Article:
Four recent decisions address the issue of whether “stay at home” orders and the generalized pandemic threat are sufficient to deprive a child of regular and meaningful personal contact with both parents.
A generalized fear of the coronavirus crisis we all face is insufficient to severely limit and perhaps harm a child’s relationship with a parent.
There, the parties were the parents 4- and 2-year-old children who lived primarily with their mother. Prior to the father’s current application, numerous Family Court petitions had been filed. However, no temporary or final custody orders had been entered. A January 16, 2020 order granted the father alternate weekend visitation. Moreover, a Criminal Court final Order of Protection directed the father to stay away from the mother. As a result, the children were being exchanged at a police precinct.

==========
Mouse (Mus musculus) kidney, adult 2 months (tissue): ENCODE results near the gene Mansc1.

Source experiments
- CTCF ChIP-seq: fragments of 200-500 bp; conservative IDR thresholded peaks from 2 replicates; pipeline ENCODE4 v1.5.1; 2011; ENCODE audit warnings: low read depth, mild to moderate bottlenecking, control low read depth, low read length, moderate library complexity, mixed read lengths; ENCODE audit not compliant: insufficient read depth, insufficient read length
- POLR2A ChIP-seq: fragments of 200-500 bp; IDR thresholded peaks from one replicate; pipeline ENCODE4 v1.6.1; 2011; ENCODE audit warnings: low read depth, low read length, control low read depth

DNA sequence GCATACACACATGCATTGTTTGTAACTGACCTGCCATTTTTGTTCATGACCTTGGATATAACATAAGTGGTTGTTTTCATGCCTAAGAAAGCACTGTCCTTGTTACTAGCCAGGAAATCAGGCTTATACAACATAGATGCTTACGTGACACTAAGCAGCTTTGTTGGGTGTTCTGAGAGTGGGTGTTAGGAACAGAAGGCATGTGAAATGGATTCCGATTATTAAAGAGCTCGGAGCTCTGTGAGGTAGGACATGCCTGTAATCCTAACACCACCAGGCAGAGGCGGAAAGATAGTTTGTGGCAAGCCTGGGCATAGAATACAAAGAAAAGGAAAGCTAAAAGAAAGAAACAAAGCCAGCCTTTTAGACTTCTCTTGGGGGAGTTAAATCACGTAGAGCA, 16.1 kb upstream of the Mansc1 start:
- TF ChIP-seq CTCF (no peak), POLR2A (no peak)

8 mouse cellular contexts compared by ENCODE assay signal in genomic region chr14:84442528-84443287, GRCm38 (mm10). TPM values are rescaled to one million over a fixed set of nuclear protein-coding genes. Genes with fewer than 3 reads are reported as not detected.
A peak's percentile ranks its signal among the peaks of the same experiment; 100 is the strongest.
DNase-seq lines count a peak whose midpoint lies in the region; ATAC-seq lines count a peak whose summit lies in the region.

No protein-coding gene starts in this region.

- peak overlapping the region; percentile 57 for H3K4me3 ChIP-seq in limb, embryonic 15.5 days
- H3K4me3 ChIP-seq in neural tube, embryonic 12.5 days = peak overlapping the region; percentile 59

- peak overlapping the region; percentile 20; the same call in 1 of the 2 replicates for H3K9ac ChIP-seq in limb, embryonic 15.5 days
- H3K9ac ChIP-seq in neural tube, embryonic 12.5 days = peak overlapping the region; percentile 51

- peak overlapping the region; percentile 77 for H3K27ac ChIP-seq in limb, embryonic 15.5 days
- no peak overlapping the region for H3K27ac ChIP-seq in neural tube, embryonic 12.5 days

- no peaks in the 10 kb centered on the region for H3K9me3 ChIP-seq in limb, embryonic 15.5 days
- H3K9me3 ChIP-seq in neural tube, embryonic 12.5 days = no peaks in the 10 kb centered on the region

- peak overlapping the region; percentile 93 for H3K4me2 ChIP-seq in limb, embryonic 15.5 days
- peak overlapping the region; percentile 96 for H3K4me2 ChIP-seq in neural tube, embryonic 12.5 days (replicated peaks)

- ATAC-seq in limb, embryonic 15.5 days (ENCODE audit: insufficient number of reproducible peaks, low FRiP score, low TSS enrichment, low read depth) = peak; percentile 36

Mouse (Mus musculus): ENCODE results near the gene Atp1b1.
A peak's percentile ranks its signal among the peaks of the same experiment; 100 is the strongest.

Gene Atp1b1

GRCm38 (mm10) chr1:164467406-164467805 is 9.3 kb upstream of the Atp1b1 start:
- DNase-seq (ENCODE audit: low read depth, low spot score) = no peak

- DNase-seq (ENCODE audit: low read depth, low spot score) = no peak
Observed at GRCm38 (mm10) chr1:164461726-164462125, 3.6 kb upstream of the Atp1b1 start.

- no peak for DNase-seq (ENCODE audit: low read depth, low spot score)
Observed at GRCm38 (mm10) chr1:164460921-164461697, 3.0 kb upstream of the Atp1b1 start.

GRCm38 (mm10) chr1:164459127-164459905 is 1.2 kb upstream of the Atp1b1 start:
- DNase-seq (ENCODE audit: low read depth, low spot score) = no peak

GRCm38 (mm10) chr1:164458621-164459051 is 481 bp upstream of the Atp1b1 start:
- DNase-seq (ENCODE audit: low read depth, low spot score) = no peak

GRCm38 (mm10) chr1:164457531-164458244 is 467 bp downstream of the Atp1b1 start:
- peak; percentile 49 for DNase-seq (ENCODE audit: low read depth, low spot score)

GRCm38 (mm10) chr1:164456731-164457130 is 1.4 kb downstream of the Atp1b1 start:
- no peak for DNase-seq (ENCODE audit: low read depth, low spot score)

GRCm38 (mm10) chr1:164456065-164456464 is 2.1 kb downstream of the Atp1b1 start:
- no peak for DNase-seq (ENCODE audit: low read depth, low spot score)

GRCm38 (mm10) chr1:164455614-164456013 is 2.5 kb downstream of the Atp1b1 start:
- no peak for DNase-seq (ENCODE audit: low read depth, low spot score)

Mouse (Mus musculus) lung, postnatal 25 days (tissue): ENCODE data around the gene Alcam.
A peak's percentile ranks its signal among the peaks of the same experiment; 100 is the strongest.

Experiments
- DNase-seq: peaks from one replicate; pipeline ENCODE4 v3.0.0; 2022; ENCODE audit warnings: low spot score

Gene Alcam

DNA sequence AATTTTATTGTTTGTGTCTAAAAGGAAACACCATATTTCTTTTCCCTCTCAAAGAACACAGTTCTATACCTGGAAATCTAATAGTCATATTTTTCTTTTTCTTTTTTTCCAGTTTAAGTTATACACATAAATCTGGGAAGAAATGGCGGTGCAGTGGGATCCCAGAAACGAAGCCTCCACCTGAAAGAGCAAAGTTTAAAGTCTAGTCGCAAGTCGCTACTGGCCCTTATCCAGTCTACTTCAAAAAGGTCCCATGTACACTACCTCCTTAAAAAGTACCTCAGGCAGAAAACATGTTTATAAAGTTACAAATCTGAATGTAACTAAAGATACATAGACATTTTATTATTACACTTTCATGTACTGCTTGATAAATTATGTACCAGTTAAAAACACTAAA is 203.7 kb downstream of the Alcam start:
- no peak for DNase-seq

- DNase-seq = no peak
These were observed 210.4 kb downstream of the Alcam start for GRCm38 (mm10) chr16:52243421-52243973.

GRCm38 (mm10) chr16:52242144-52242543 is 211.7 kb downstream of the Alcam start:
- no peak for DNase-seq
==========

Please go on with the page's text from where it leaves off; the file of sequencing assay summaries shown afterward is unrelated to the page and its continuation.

The visitation order had been followed until the New York and New Jersey quarantine orders were issued. Then, the mother unilaterally decided not to produce the children for three alternate weekend visits beginning March 27th. In response, the parties arranged through their attorneys for daily video conference visits to take place between the father and the children. However, when further efforts by the parties to resolve the issue failed, the father petitioned the court to enforce the temporary order schedule, schedule makeup visits, and to direct daily video conferences.